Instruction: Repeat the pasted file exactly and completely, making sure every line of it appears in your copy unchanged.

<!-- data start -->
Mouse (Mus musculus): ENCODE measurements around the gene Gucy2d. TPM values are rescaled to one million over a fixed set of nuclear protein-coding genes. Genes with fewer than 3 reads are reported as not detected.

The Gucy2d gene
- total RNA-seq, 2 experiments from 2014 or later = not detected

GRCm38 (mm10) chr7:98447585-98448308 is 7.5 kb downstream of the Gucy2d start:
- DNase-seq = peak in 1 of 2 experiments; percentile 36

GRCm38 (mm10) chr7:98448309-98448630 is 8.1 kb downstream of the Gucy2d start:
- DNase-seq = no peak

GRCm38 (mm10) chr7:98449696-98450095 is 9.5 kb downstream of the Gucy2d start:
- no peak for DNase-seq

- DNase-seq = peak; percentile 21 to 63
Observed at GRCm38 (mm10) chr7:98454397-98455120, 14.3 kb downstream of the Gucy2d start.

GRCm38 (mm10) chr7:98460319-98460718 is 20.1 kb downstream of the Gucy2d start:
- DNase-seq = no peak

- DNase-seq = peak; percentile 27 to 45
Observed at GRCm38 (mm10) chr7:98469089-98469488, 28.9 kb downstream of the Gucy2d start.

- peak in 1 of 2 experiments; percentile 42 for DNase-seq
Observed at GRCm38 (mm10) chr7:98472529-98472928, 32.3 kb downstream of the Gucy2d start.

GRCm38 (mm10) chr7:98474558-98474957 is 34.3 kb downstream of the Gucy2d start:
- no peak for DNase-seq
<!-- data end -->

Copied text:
Mouse (Mus musculus): ENCODE measurements around the gene Gucy2d. TPM values are rescaled to one million over a fixed set of nuclear protein-coding genes. Genes with fewer than 3 reads are reported as not detected.

The Gucy2d gene
- total RNA-seq, 2 experiments from 2014 or later = not detected

GRCm38 (mm10) chr7:98447585-98448308 is 7.5 kb downstream of the Gucy2d start:
- DNase-seq = peak in 1 of 2 experiments; percentile 36

GRCm38 (mm10) chr7:98448309-98448630 is 8.1 kb downstream of the Gucy2d start:
- DNase-seq = no peak

GRCm38 (mm10) chr7:98449696-98450095 is 9.5 kb downstream of the Gucy2d start:
- no peak for DNase-seq

- DNase-seq = peak; percentile 21 to 63
Observed at GRCm38 (mm10) chr7:98454397-98455120, 14.3 kb downstream of the Gucy2d start.

GRCm38 (mm10) chr7:98460319-98460718 is 20.1 kb downstream of the Gucy2d start:
- DNase-seq = no peak

- DNase-seq = peak; percentile 27 to 45
Observed at GRCm38 (mm10) chr7:98469089-98469488, 28.9 kb downstream of the Gucy2d start.

- peak in 1 of 2 experiments; percentile 42 for DNase-seq
Observed at GRCm38 (mm10) chr7:98472529-98472928, 32.3 kb downstream of the Gucy2d start.

GRCm38 (mm10) chr7:98474558-98474957 is 34.3 kb downstream of the Gucy2d start:
- no peak for DNase-seq